To Make My Christmas Shopping Reflect a Revolution of the Heart

As Christians prepare for the First Sunday of Advent, we also are heading into the Christmas shopping season. It’s important we consider where our dollars are going. My friend Judy and I had the opportunity the other night to attend a Fair Trade Christmas Sale sponsored by the Diocese of Metuchen. The diocese didn’t charge a dime to the fledgling entrepreneurs from the Intersect Fund who had set up tables at the fair. Judy and I were both delighted to buy handmade bracelets created by Zakiyia Forbes, (pictured here) the homeschooling mother of two young children. Buying local and supporting fair trade are trendy ideas. And these ideas also have a long, noble history in the Church.


Disclaimer here: most of the food and clothing our family buys comes from big-box stores and national chains. I am prayerfully reconsidering  that and deliberately seeking some alternatives. For Thanksgiving, we bought our pies from a family farm I frequent on my commute home from work. And the wine we served came from a family-owned store in our town. For years, we have tried to nurture an understanding in our sons that Christmas is not about stuff, but about celebrating the birth of Our Savior. Dear readers: How do you shop? Do you have ideas or websites to share?

As we buy gifts for our loved ones, let’s consider doing so in a socially conscious manner. Buy gifts that were produced without child or slave labor. Catholic teaching demands we do.

More than a century ago in what many consider the most fruitful and effective principle of industrial justice,  Pope Leo XIII told us: “The chief and most excellent rule for the right use of money is one the heathen philosophers hinted at, but which the Church has traced out clearly, and has not only made known to men’s minds, but has impressed upon their lives. It rests on the principle that it is one thing to have a right to the possession of money and another to have a right to use money as one wills.”

The St. Vincent Pallotti Center has a wonderful page on their web listing websites you can check out. I love the Dorothy Day quote they include on their website. “The greatest challenge of the day is: how to bring about a revolution of the heart, a revolution which has to start with each of us.”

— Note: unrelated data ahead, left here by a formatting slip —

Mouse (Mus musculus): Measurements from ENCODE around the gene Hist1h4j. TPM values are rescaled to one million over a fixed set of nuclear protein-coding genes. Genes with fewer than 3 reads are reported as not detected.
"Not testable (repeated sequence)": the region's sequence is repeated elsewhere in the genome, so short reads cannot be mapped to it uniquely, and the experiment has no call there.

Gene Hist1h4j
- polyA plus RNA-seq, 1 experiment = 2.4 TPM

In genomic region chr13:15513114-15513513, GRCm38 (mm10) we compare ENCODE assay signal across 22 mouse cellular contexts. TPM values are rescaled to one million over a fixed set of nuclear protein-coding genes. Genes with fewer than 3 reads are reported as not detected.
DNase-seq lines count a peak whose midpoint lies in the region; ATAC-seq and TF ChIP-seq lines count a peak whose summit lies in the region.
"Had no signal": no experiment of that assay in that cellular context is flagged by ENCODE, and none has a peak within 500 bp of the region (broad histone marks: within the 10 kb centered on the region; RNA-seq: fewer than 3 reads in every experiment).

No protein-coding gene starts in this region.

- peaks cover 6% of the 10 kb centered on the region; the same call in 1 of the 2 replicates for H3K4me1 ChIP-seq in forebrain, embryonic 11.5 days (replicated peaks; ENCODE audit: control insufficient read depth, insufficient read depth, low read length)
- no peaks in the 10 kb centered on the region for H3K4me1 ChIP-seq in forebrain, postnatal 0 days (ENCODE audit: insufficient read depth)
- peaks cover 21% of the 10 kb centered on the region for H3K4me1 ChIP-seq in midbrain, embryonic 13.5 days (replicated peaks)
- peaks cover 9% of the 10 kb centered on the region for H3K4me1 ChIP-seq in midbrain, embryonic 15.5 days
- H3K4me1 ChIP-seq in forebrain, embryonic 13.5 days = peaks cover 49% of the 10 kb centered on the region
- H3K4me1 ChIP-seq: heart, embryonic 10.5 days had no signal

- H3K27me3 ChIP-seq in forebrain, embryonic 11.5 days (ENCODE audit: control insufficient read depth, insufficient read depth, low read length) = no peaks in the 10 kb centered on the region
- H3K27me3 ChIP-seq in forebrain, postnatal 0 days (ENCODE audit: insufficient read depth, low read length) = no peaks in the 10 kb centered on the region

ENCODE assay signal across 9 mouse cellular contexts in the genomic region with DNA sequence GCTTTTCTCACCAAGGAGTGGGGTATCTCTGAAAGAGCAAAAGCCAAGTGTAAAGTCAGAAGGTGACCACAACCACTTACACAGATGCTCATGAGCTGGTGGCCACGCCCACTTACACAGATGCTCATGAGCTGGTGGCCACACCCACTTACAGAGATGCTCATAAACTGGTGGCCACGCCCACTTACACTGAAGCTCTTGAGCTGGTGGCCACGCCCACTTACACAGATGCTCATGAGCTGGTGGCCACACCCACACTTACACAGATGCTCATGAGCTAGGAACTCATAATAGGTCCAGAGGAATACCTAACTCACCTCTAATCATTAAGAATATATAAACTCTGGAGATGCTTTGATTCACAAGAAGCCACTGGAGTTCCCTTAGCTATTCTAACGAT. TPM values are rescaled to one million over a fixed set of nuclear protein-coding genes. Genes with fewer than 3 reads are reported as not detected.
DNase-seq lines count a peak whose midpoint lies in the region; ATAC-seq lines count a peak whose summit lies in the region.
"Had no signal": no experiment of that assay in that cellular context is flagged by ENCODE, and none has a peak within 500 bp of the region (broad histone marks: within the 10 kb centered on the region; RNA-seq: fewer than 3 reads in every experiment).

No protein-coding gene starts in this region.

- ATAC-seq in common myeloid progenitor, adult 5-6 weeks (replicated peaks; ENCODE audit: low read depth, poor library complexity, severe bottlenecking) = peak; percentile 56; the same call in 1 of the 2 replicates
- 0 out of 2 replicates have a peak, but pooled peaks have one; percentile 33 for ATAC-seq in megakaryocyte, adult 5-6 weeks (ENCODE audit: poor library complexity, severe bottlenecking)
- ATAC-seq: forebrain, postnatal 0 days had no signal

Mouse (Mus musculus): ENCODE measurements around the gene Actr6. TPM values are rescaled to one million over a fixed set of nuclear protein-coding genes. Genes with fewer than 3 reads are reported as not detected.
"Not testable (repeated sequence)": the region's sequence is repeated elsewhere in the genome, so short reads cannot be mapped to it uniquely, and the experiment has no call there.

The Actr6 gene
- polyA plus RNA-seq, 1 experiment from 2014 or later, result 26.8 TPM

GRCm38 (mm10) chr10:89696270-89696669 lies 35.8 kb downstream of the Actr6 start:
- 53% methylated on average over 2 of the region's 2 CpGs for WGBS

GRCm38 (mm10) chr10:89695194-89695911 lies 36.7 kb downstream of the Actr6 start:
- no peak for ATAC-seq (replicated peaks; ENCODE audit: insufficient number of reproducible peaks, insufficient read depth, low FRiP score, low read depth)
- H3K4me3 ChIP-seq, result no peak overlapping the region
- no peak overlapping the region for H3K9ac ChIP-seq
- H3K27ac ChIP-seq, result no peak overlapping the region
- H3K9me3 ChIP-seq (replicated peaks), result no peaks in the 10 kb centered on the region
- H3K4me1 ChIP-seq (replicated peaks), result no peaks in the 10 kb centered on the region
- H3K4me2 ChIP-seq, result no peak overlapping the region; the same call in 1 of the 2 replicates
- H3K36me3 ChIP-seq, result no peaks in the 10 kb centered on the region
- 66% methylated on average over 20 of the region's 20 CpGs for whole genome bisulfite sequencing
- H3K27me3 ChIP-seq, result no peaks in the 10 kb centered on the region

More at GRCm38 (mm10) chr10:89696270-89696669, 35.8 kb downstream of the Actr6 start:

So please, share ideas for shopping in a socially conscious way. How do you shop so that Christ remains the center of the celebration?

  • Anonymous

    I was watching the news today and saw that there is a push by some to make Saturday, "Shop Local Saturday"–sandwiched between Black Friday and so called CyberMonday. Supporting our small business in our borough and towns is another great alternative…more taxes and jobs remain in town and we get the benefit of usually getting excellent customer service and a thriving downtown.

  • http://www.blogger.com/profile/16021781602272064901 Allison

    Great point Anon 11:36!

  • http://www.blogger.com/profile/03792937108732259684 priest’s wife
  • http://www.blogger.com/profile/02064673794877417232 Sarah Harkins

    My mom is the best at doing this. She's always supporting the local stores instead of going for the cheaper groceries at the bigger chains- and she is the Fair Trade Queen! Great tips, Allison! I know Victoria's Secret uses slave labor, but other than than, do you know of any brands/stores to stay away from?

  • http://www.blogger.com/profile/16021781602272064901 Allison

    Sarah: I am new to this. But Priest's Wife (see posting about yours) has a stunning piece on why NOT to buy Chinese-made Christmas lights.

  • http://www.blogger.com/profile/15292156826231664316 pennyyak

    The minute I saw the title of this post on my widget, I knew you must be author, Allison!I have been thinking in years of late, what it might mean to be a Christian, in a holy season that is highly commercialized, outside of the confines of a church. And just for myself, it better mean something.Advent Conspiracy did not make a new video for 2010, so I can't give you a link, but there are so many choices of where to spread your money around responsibly (and still get some goodies for the little ones).As Anon. stated, I am more and more inclined to to shop locally – not to say I have no worries about the bottom line. But I know these people – by name. I can't say that about the mega-stores.Conscience-wise, I do worry about some of things I buy. Thank for the post – a good reminder to do what we can – Penny

  • http://www.blogger.com/profile/15569025289706261799 Jennifer

    We try to buy or make a lot of handmade items for the holidays. Outside of Christmas and gift giving, we also keep thrift stores as early stops in our shopping plans. Especially for clothing ~ somethings are always going to be imported, but by buying used we can make sure that our dollars stay local.

  • http://www.blogger.com/profile/04133756904607585288 Billy Atwell

    I'm also a big fan of buying not only from fair trade and labor organizations, but also (whenever we can) from local organizations and stores. The more we give money and resource to large conglomerates the less we empower the average person to live their dream by owning and managing their own business. There is also economic risk in leaving so much power in the hands of a few.Great post!


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